I really, really wanted to like Esperance. This was our first proper town in Western Australia, a lonely outlier on the state’s southern coast. The name had a nice ring to it, a hissing rhythm when pronounced in Australian English. Esperance – it’s French for “hope,” named after a ship in the same expedition that gave Tasmania all its vowel-heavy place names.
But we were coming into town with a mission – to service Steve – and mechanics are rarely the best ambassadors.
It didn’t help that we arrived on a Sunday, and finding the place devoid of free campgrounds, we resigned ourselves to a night in a caravan park. We ended up wedged in between grey nomads and a huge wall supporting an overpass. But we were close to town, and we’d be in and out of the mechanic quick smart the next day.
Or so we thought. Turns out that particular Monday was “Western Australia Day” (first I’d ever heard of it) and therefore a public holiday. So nothing would be open until the following day. So we spent Western Australia Day exploring Cape Le Grand National Park and decided to try our luck in Albany instead.
Lucky Bay, in Cape Le Grand National Park
Albany was a prettier town than Esperance, stretched over a series of hills overlooking a big bay. It had some nice cafes and pubs in which we spent the day while Steve got his service. That afternoon the mechanics, predictably, had bad news.
The front wheel bearings needed servicing. New glow plugs were needed. A seal holding in the “dif” oil was leaking and needed replacing. Speaking of which, that oil itself also needed replacing. So did the oil in the gear box.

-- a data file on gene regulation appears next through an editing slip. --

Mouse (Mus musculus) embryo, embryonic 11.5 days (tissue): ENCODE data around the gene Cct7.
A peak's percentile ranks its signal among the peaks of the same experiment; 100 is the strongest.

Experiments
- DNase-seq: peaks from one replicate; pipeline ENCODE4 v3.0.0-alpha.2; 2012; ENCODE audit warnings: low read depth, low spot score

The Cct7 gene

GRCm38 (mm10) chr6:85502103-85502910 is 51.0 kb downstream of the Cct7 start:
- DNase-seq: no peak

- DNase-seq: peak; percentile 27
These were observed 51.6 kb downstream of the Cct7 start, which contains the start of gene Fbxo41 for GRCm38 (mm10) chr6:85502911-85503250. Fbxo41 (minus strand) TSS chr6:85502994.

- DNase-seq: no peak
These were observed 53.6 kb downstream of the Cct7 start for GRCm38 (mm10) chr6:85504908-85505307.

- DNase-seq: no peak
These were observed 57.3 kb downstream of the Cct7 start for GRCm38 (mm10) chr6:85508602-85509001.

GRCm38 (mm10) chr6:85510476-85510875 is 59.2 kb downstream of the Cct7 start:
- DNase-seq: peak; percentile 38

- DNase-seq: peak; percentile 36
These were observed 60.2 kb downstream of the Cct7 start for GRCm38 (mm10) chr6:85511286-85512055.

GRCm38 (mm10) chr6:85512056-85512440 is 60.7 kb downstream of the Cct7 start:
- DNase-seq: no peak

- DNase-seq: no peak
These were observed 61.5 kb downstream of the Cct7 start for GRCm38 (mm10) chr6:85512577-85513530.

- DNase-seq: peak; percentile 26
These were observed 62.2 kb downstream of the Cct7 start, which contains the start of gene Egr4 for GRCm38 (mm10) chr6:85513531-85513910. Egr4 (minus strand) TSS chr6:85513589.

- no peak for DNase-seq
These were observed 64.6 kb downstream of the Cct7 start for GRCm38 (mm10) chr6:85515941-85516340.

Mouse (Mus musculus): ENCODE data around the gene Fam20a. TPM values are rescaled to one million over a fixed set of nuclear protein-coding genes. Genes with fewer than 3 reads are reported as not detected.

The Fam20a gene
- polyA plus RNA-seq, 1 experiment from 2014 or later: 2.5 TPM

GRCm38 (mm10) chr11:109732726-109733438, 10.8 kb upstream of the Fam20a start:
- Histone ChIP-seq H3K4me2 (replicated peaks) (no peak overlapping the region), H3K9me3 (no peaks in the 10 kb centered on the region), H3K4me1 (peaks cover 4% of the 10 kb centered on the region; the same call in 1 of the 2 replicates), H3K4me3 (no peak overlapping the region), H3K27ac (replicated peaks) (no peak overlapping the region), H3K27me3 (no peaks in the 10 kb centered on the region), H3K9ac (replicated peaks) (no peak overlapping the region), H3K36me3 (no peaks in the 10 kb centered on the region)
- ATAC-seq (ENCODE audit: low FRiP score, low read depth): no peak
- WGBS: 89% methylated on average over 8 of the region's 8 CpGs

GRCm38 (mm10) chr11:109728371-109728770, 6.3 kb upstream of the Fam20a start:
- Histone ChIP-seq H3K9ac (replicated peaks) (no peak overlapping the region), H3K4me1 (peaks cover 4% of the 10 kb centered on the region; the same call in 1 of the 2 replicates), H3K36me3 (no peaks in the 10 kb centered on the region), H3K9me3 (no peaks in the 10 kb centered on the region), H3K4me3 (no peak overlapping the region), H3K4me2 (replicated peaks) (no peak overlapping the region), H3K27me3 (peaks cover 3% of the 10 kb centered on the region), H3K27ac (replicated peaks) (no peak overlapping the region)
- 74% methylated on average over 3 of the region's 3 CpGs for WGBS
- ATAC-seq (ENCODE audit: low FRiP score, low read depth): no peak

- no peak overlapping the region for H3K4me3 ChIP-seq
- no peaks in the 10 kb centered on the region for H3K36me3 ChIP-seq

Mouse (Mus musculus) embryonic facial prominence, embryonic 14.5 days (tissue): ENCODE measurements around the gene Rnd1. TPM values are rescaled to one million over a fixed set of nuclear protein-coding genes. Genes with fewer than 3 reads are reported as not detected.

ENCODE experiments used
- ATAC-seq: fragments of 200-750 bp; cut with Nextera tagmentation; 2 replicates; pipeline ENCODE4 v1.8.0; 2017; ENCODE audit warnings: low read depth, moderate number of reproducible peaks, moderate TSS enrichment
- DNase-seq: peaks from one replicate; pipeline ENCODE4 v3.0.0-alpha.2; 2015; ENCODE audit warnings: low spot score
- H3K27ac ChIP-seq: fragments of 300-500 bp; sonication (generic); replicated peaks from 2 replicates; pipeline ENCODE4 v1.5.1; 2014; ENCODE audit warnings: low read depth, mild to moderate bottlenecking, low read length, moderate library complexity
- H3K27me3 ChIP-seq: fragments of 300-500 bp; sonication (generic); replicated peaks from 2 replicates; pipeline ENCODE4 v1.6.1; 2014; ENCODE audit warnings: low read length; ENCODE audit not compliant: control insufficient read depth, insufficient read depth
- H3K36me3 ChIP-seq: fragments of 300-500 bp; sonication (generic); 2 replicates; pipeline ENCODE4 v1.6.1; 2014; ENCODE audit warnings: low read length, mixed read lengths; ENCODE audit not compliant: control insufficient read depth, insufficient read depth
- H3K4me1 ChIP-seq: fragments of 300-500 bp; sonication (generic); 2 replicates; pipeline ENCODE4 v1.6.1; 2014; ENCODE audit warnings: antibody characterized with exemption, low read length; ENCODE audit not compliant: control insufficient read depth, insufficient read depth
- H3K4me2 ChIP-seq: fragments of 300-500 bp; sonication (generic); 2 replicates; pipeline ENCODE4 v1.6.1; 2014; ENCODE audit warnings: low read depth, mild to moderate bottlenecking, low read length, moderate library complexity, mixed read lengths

Now, I have a lot of respect for auto mechanics. The sheer number of parts and systems and oils and lubricants and tubular pieces of metal you must know intimately is inconceivable for the rest of us. To me, like most people, the way a car moves when I put my foot down is basically magic.
My paternal grandfather, who I only knew as a small child, was a mechanic in the Netherlands. Once, he actually built a car by taking two smashed vehicles – one that had crashed in the front, the other in the back – and sticking them together. Mind you, this wasn’t some experiment that he drove around the block one time, just to say “It works!” No, this was the new family car. On numerous occasions he packed his wife and three kids into his creation, and took them on camping trips – and I’m not talking about a caravan park up the road. One time, they drove this thing to Yugoslavia and back.